Photo: Tara Ziemba (Getty Images)

Some kind of writing has been on the wall for CBS head honcho Les Moonves for a few months now, ever since The New Yorker published a Ronan Farrow-penned exploration of accounts from six different women, all accusing the network head of sexual harassment. Still, everybody terrified about what might happen to this powerful multi-millionaire if he was fired from his prestigious, high-paying job were able to rest easy until now, confident that any potential departure from CBS would certainly come with some kind of big-money severance package, ensuring that our old buddy Les could live a life cheerfully free of pesky, unwanted consequences.

But maybe not: Variety reports that activists working under the banner of the TimesUp movement are calling for a change to the typical “pay to go away” approach to disgraced CEO disposal, asking that the CBS board refuse to give Moonves his standard “golden parachute” payout. Here’s the statement from a TimesUp spokesperson, writing earlier today:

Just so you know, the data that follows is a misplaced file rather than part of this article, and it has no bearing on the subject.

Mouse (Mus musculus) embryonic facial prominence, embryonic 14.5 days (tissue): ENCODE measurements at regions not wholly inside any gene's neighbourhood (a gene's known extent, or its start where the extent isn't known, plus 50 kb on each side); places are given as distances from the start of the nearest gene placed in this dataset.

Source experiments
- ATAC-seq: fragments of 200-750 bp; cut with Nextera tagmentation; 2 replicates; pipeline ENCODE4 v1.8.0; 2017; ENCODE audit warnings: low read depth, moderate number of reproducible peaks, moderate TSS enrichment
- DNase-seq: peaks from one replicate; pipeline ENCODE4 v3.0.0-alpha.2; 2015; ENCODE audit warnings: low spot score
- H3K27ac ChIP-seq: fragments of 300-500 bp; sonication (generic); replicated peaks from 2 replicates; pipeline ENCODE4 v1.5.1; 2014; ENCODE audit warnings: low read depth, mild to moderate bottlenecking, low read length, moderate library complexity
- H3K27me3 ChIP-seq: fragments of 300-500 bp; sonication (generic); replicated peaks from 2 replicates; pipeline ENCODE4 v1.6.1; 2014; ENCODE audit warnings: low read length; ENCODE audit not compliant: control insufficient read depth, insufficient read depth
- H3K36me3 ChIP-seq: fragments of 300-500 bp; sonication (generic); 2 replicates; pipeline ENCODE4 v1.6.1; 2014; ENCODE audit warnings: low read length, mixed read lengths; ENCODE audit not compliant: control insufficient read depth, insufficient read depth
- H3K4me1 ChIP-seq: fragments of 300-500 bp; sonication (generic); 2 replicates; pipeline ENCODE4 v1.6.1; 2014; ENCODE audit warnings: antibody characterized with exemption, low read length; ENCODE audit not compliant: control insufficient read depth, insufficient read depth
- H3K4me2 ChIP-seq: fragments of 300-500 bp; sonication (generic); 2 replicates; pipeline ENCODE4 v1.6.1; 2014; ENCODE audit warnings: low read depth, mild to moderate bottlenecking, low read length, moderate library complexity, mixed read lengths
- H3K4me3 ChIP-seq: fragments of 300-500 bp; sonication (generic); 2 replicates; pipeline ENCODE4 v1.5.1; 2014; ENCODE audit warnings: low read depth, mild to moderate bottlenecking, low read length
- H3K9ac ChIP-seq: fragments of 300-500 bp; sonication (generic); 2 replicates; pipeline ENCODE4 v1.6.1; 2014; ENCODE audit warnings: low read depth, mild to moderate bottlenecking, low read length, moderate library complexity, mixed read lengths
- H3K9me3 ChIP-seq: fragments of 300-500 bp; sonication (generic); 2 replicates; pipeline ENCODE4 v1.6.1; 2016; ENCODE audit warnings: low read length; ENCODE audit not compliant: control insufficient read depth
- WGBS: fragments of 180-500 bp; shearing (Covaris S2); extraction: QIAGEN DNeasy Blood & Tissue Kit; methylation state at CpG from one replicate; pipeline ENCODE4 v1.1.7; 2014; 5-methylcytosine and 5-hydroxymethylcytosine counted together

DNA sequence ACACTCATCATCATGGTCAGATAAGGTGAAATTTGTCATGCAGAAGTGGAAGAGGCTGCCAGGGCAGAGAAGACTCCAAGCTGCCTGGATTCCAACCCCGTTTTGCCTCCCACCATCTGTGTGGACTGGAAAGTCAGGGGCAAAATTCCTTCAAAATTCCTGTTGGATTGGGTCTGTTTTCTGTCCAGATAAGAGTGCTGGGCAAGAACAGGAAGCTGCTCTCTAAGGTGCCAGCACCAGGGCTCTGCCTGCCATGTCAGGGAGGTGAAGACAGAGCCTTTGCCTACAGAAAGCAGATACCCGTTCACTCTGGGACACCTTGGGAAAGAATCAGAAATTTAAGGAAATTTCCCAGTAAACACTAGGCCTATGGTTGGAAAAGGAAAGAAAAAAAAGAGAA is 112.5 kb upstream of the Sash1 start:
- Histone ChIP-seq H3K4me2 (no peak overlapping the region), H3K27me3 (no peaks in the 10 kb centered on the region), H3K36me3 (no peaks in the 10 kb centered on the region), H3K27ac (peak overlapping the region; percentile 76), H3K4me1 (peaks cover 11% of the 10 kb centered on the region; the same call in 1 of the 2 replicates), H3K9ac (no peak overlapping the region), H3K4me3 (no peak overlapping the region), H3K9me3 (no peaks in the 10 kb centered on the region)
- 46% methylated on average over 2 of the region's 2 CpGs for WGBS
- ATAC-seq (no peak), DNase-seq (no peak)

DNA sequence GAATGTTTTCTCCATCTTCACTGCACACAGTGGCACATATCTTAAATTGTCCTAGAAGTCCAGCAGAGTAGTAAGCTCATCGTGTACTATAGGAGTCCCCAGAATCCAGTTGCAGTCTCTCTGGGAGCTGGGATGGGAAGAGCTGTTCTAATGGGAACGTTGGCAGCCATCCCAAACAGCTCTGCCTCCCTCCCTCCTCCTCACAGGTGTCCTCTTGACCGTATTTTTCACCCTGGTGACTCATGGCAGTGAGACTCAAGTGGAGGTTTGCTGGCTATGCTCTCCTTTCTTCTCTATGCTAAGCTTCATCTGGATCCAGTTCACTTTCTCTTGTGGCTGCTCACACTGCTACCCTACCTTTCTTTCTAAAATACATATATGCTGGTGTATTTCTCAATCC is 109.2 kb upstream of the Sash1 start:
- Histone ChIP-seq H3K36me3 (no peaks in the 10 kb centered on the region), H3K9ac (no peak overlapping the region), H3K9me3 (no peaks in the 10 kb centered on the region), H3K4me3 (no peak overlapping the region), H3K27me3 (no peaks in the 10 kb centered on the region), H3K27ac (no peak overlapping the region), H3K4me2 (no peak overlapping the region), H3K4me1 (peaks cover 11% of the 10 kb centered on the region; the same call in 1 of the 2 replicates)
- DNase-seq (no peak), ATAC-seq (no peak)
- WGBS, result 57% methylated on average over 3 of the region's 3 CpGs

This is a precedent-setting moment for CBS—and culture at large. A man accused of rigorously reported allegations of harassment should not be rewarded with a golden parachute. Les Moonves walking away with a $100 million settlement sends a message to survivors everywhere that powerful men can act without fear of consequence. We remain in solidarity with the six women who bravely shared their stories, risking their own incomes and careers, as well as the untold other women who may still be afraid to speak out.

Advertisement

The six women interviewed in Farrow’s piece—including actress Illeana Douglas—described a multiple-decade pattern of inappropriate behavior on Moonves’ part, often culminating in alleged instances in which he would arrange a one-on-one meetings with a woman working or hoping to work with CBS, and then take the opportunity of the isolation to make aggressive, and unwanted, sexual advances toward them.

Meanwhile, TimesUp went on to suggest today that CBS should instead donate the reported $100 million severance package to “fund the legal defenses of countless women and men facing workplace harassment and abuse across the country.” The accusations against Moonves come at a tricky time for his network, as CBS reaches what’s believed to be the closing stages of a conflict between it and its parent company, National Amusements, one that seems increasingly likely to include Moonves’ departure as one of the conditions for its settlement.